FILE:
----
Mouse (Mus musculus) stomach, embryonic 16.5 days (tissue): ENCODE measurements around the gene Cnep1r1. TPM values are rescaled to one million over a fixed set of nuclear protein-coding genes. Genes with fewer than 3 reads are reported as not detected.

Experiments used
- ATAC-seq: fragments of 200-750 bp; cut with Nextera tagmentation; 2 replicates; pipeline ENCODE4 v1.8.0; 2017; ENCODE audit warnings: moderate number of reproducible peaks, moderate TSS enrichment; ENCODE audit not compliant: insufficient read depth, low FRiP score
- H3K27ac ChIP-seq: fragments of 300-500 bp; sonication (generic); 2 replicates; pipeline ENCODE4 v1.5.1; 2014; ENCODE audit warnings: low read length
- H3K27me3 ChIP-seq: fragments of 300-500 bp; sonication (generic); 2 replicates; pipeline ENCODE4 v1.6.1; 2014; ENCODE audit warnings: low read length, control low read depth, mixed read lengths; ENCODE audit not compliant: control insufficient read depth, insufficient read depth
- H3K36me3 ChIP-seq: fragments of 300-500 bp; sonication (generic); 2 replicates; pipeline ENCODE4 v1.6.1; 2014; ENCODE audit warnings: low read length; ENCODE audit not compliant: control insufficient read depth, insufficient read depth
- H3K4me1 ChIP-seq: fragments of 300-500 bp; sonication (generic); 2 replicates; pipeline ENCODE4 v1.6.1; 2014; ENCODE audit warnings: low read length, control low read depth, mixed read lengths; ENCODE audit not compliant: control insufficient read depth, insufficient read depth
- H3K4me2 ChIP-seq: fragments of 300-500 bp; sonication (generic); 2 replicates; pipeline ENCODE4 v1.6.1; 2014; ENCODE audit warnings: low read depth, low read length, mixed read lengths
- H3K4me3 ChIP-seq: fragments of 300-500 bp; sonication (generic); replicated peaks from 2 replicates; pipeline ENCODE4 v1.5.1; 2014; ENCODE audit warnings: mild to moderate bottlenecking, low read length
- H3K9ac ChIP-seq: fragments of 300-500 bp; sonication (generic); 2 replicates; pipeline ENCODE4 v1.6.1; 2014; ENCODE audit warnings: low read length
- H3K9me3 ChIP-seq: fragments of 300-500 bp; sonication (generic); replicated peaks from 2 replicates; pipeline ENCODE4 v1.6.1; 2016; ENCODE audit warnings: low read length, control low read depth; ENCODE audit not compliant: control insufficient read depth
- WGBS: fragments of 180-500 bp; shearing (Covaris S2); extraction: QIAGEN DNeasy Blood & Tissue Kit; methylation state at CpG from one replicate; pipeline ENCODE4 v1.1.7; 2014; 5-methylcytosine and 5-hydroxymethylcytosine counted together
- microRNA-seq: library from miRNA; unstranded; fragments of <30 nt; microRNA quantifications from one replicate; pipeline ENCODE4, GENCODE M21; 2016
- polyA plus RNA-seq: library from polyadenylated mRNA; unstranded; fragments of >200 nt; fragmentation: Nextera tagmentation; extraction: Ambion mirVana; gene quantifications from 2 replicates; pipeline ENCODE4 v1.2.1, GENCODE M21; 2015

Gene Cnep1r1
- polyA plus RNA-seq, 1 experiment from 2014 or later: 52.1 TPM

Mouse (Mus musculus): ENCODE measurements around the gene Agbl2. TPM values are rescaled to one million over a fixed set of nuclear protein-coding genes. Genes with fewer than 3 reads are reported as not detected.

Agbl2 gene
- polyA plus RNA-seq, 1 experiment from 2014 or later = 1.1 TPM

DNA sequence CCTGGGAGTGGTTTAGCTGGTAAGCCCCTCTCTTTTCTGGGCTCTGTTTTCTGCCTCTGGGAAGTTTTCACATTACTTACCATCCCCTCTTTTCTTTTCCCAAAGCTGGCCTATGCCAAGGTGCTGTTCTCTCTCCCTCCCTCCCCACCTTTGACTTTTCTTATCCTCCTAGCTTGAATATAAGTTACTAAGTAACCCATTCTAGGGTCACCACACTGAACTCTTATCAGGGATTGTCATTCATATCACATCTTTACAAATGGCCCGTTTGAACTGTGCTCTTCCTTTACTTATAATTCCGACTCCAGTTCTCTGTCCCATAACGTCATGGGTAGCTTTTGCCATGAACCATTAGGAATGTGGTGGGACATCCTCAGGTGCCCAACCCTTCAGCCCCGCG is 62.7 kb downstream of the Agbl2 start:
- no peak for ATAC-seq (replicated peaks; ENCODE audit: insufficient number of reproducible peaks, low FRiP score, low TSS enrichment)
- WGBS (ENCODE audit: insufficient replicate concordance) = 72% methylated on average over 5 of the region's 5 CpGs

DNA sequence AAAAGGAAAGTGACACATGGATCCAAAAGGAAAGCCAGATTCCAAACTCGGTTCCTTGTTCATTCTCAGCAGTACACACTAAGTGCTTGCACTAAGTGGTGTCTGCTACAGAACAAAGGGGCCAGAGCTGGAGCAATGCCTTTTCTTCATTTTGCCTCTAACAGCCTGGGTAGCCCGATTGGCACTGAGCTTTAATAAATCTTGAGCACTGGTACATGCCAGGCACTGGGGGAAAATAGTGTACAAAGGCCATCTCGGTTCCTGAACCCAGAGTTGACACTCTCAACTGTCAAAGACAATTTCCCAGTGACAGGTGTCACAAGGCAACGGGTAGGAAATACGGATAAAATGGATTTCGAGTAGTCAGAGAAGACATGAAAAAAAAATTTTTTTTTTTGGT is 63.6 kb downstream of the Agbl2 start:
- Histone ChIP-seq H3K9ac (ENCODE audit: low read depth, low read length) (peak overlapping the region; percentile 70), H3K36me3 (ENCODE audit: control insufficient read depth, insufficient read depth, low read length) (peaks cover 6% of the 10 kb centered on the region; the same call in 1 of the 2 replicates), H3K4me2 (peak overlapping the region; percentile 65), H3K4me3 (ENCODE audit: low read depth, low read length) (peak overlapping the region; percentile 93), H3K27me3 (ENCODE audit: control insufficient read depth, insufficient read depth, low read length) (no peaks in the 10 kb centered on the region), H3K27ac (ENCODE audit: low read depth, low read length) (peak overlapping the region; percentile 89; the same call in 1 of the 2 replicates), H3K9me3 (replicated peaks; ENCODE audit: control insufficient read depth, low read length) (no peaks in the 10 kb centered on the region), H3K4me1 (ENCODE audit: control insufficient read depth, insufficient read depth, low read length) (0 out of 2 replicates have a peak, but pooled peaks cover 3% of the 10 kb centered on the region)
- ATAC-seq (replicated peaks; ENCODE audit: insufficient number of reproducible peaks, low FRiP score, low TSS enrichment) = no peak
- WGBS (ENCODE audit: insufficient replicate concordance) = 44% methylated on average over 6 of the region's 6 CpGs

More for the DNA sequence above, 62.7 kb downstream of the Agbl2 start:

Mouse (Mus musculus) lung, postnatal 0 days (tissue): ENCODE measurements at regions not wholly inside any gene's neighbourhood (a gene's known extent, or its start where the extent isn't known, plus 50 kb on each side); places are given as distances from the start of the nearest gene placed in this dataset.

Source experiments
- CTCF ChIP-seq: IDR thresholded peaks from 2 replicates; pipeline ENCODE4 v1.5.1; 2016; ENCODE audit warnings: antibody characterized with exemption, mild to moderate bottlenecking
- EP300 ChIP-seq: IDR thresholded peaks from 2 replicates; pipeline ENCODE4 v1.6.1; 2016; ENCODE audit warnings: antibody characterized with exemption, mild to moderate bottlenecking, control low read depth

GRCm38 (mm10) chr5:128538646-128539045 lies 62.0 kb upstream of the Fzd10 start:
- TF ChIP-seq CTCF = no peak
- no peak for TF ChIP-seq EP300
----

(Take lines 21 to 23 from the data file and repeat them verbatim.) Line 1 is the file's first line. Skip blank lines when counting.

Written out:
- no peak for ATAC-seq (replicated peaks; ENCODE audit: insufficient number of reproducible peaks, low FRiP score, low TSS enrichment)
- WGBS (ENCODE audit: insufficient replicate concordance) = 72% methylated on average over 5 of the region's 5 CpGs

DNA sequence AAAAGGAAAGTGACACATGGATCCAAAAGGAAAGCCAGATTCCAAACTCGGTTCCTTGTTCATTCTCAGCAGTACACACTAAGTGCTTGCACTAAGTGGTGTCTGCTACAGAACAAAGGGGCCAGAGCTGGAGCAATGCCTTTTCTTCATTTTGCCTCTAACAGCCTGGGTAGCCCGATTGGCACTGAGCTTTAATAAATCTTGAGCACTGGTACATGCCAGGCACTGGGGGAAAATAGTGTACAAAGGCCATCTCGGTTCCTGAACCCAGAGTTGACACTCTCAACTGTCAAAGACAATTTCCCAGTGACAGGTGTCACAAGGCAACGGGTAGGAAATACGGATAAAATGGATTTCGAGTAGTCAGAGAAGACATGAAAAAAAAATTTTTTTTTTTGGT is 63.6 kb downstream of the Agbl2 start: